Pension conflict of interest study planned
$5 million allocated in 2010 by the Vermont Legislature for economic development loans hasn’t been recouped as planned. The Senate Economic Development Committee wants to know why, according to a report from the Campaign for Vermont (CFV).
Also CFV is funding a study of possible conflicts of interest among Vermont state senators and pension funds or unions.
With some edits, the CFV report is printed below.
Concern around the ‘capital seed fund’ from 2010 surfaced in the Senate Economic Development Committee last week. This program was meant to be a revolving loan fund, but the original $5M in funding does not appear to have been recouped. There is a proposal to add another $1M in funding but first legislators want to understand what the ROI of the program actually is.
There is some level of risk that the Senate will pull much of funding out of H.159 which would effectively quash any economic development effort this legislative session. Some programs, like the UVM technology transfer program, may only receive half of the funding originally envisioned by the House. Similar cuts may happen for outdoor recreation efforts and tourism and marketing budgets.
“While prioritizing federal dollars and examining the costs and benefits of each program is a worthwhile effort, we should be careful to not make cuts that will undermine recovery efforts,” CFV said.
There was a discussion in House Natural Resources on Tuesday about expediting administrative review and permitting of the Act 250 process for projects that receive American Rescue Plan Act (ARPA) funding. Administration officials pointed out that speeding up review and permitting is largely a function of resources. More staff equals faster permits.
The Senate is getting down to decision time on broadband funding. The Finance Committee seems ready to allow for more flexibility for who can apply for the available $250M in grant money. However, there is no decision yet around affordability measures. This could prove important because over the next few years the cost of service is likely to overtake availability as the largest driver of access.
Senators are also skeptical of setting up a new statewide entity to take on broadband buildout and funding because of the time it takes to set up such organizations. ARPA funds need to be spent within the next three years and wasting 6-12 months setting up a new organization may prove to be a costly delay.
The pension bill, H.449, was voted out of the House last week after a debate over defined benefit versus defined contribution plans (like state colleges, some state employees, and municipalities now enjoy). The bill would create a task force to look at benefit and contribution recommendations and bring a proposal back to the legislature next year.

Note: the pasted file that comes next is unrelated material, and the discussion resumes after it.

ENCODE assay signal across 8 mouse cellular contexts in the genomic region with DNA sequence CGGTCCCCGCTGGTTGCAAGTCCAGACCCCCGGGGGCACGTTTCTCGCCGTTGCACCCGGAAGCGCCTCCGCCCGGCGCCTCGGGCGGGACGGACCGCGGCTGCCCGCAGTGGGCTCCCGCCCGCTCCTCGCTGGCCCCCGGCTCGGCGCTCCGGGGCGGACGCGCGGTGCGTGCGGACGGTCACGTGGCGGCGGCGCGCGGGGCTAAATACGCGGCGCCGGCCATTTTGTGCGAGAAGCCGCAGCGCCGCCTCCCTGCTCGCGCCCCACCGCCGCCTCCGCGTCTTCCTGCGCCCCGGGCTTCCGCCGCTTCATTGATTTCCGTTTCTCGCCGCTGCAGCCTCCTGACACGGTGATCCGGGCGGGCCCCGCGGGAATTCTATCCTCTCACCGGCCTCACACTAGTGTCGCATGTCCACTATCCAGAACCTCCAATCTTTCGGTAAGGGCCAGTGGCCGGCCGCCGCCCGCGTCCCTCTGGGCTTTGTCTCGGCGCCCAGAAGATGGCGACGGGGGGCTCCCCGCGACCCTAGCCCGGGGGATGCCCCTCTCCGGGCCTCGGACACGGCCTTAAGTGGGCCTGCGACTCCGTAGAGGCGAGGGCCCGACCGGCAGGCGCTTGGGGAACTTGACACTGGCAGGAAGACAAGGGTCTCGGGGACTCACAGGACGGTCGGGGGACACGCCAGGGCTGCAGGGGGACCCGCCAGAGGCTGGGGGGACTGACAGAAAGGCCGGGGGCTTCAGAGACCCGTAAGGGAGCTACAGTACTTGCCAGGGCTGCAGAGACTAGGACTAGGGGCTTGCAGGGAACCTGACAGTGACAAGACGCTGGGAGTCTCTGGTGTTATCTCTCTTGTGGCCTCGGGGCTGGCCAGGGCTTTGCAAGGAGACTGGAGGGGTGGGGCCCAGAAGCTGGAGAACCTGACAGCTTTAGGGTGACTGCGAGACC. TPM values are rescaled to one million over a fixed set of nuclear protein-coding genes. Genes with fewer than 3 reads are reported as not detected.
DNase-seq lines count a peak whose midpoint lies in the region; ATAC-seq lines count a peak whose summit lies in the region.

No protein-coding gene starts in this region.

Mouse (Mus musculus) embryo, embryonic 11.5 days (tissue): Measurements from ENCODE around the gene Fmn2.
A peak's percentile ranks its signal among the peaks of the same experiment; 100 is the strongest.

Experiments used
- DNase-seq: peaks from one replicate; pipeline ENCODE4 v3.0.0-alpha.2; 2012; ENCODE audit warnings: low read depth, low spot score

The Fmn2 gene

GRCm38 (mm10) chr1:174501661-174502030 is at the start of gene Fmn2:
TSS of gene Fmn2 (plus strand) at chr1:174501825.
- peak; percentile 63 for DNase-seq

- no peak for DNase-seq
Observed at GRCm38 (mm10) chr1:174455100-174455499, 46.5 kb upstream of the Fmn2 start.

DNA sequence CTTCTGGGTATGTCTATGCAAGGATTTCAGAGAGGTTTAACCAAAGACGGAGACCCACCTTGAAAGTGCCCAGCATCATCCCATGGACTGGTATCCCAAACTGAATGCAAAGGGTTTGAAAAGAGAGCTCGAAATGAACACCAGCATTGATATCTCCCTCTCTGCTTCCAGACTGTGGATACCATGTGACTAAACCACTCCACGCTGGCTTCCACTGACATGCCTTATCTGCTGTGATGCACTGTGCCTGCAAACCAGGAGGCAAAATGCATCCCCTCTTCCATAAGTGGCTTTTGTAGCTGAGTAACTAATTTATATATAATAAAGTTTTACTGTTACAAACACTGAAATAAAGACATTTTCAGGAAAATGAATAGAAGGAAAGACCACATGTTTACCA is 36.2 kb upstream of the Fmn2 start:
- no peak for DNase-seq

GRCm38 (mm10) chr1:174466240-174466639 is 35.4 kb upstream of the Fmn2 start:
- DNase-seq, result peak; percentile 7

“We are concerned that delaying action on this issue will make the problem worse and force even more painful cuts,” CFV said.
Governance changes in the bill that would require training for members of the Vermont Pension Investment Committee (VPIC) and require experienced financial and investment advisors be consulted in setting expected rates of return and in making investment decisions.
During Senate review of H449, there was some debate about the makeup of VPIC, particularly whether legislators should serve on the board. The Senate has no qualms about adjusting benefits and is already talking about what groups should be exempt. They agree with the House approach of exempting existing retirees and those within five years of retirement. However there was interest in extending this to ten years (which aligns with the CFV recommendation of consistency between the vestment and exemption periods).
Some committee members suggested a possible deficit reduction of $600 million. Campaign for Vermont released a project proposal to do background research on all 30 Vermont State Senators to determine which might have conflicts with the pension funds or unions. Our intent is to publish a list of those conflicts and ask legislators to recuse themselves where appropriate. Currently, the project is almost 70% funded.
House Government Operations started looking at S.15 last week, which would move towards universal mail-in voting. A number of advocacy groups are supporting the bill because of expanded access to voting. However, there are some concerns around the ability to town clerks to manage this process going forward and whether the State is asking them to do too much. As part of this effort, the Secretary of State’s office is promising to work on cleaning up voter checklists in order to make sure that ballots get to the right people.